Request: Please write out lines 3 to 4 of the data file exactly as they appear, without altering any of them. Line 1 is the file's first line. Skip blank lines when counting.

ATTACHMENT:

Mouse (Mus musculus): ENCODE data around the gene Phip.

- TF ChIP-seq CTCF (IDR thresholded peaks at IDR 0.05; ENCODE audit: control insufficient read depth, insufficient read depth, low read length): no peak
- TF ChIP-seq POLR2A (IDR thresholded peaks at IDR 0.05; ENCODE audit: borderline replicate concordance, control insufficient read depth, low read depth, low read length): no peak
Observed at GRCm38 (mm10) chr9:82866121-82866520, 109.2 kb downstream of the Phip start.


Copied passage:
- TF ChIP-seq POLR2A (IDR thresholded peaks at IDR 0.05; ENCODE audit: borderline replicate concordance, control insufficient read depth, low read depth, low read length): no peak
Observed at GRCm38 (mm10) chr9:82866121-82866520, 109.2 kb downstream of the Phip start.